• COVID-19
  • Biosimilars
  • Cataract Therapeutics
  • DME
  • Gene Therapy
  • Workplace
  • Ptosis
  • Optic Relief
  • Imaging
  • Geographic Atrophy
  • AMD
  • Presbyopia
  • Ocular Surface Disease
  • Practice Management
  • Pediatrics
  • Surgery
  • Therapeutics
  • Optometry
  • Retina
  • Cataract
  • Pharmacy
  • IOL
  • Dry Eye
  • Understanding Antibiotic Resistance
  • Refractive
  • Cornea
  • Glaucoma
  • OCT
  • Ocular Allergy
  • Clinical Diagnosis
  • Technology

A free ophthalmic surgery campaign in Brazil leads to numerous infections and enucleations

News
Article

Nearly 75% of patients suffered eye infections following the event.

(Image Credit: AdobeStock/ink drop)

(Image Credit: AdobeStock/ink drop)

A free ophthalmic surgery campaign held on September 4 in Amapá, Brazil has led to numerous patients suffering eye infections, or worse.

At the Mais Visão program in Macapá, 141 people total were attended to, with 104 of them (nearly 75% of patients) reporting postoperative complications. The event lasted a total of 4 days, until the Public Prosecutor's Office of Amapá requested the suspension of the services after the emergence of complaints.1

Of the 104 cases of eye infections reported after the event, 7 severe cases resulted in the removal of the eyeball after contracting endophthalmitis. Fifty-five underwent further surgery to reverse the infection – and another 14 received a corneal transplant.2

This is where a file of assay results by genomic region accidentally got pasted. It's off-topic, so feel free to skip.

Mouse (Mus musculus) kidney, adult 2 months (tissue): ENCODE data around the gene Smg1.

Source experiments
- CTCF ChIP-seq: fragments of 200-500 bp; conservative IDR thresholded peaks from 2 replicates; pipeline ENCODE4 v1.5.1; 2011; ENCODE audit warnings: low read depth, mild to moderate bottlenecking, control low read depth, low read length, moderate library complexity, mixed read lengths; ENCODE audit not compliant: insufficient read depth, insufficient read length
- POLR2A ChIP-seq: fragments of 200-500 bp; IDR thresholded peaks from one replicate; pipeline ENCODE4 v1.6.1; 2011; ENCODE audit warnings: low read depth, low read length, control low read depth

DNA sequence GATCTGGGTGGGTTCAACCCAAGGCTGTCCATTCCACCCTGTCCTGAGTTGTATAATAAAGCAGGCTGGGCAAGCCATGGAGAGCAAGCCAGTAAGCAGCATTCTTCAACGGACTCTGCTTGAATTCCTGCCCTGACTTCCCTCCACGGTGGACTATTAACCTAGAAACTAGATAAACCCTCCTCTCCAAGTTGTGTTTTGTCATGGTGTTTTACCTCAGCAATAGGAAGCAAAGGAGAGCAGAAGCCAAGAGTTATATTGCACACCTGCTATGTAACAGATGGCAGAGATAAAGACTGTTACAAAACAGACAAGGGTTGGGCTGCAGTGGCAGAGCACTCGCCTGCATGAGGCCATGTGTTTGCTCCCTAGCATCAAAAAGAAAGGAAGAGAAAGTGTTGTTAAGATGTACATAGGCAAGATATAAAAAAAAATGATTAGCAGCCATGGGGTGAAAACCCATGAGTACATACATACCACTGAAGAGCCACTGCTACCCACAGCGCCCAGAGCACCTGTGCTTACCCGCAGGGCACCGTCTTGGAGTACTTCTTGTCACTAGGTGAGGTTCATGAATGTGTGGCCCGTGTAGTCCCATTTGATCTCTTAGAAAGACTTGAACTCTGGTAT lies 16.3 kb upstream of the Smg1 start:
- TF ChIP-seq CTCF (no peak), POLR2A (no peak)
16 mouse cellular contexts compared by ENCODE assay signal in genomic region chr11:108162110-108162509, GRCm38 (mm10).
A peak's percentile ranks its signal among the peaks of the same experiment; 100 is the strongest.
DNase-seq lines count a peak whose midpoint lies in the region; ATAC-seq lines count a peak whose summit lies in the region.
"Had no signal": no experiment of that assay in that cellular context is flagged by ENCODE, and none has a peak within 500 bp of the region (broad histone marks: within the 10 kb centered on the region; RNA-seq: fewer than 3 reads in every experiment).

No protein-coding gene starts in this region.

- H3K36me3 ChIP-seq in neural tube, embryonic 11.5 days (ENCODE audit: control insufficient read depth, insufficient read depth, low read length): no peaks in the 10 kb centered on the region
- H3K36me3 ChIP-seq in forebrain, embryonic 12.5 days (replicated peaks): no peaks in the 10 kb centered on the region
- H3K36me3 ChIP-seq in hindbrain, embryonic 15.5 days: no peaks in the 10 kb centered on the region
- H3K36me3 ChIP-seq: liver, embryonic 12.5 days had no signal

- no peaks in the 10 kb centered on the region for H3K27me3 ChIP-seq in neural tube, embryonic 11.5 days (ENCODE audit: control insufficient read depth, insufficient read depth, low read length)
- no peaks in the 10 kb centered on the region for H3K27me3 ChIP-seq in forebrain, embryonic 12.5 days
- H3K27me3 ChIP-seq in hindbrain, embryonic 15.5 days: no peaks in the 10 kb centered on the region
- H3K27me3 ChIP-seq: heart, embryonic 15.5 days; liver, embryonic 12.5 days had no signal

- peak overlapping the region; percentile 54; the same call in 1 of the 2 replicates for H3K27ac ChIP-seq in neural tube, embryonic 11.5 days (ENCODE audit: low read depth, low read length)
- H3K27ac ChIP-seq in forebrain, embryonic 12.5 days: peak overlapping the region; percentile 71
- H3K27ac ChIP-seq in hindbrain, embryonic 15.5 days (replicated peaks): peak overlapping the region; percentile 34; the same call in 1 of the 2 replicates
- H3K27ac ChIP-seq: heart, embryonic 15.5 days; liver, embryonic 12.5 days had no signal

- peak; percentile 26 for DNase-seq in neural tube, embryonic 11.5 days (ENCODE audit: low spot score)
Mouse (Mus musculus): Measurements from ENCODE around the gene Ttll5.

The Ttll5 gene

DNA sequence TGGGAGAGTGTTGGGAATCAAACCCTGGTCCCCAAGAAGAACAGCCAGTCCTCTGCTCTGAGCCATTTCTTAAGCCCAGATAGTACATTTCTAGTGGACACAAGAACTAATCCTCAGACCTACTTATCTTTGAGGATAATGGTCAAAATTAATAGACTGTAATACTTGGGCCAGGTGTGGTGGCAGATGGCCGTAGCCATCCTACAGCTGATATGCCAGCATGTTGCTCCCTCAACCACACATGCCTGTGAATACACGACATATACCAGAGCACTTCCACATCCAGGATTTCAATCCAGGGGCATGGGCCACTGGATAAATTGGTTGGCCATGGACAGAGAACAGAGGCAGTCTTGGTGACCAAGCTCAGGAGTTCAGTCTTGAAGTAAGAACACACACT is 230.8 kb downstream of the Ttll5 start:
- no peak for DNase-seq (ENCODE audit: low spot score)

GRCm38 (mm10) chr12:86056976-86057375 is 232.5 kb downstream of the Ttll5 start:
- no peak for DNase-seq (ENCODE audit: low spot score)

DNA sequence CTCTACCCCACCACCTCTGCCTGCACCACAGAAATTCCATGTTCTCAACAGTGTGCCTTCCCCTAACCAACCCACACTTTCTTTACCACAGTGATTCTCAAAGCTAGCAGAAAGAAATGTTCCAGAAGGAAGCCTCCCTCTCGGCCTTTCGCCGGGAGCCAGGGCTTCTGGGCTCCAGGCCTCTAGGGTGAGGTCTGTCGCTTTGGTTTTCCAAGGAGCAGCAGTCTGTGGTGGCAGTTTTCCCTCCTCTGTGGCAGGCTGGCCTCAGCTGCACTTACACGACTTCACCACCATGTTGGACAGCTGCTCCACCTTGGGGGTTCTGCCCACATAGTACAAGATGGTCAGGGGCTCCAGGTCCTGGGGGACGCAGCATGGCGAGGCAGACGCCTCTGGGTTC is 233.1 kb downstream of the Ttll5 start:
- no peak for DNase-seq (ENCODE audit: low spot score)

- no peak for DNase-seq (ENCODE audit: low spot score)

The Ministry of Health confirmed they suffered from an acute eyeball infection caused by a fungus called Fusarium.

Antônio Ferreira, 82, was 1 of the 7, and had to have his right eye removed. Ferreira already suffered from low vision in his left eye due to cataracts.1

The third-party company Saúde Link, responsible for the procedures in the program, stated that they worked "thousand days alongside a serious team of doctors, nurses, healthcare professionals so that more than 100,000 people could undergo surgery and regain their sight … There were more than a thousand days of successful operations."

“We are working in the agent space in three areas, together with surveillance and with Anvisa, to find out what happened, whether it was a problem with the product, whether it was a problem in the environment, whether it was a problem with the procedure used,” said Weber Penafort, MP/AP health promoter.

References:
  1. Patients Go Blind After Cataract Surgery Campaign in Amapá. https://www1.folha.uol.com.br/internacional/en/scienceandhealth/2023/11/patients-go-blind-after-cataract-surgery-campaign-in-amapa.shtml
  2. Fungal infection leaves patient blind after cataract surgery in Amapá | National newspaper. https://newsbeezer.com/brazileng/fungal-infection-leaves-patient-blind-after-cataract-surgery-in-amapa-national-newspaper/
Related Videos
EyeCon 2024: Peter J. McDonnell, MD, marvels on mentoring, modern technology, and ophthalmology’s future
CIME 2024: Neda Shamie, MD, reports on a morning session packed with refractive surgery options, retina, glaucoma, and a 'mite-y' Demodex discussion
ASCRS 2024: George O. Waring, MD, shares early clinical performance of bilateral Odyssey implantation
Arjan Hura, MD, highlights the clinical and surgical updates at CIME 2024
Neda Nikpoor, MD, talks about the Light Adjustable Lens at ASCRS 2024
© 2024 MJH Life Sciences

All rights reserved.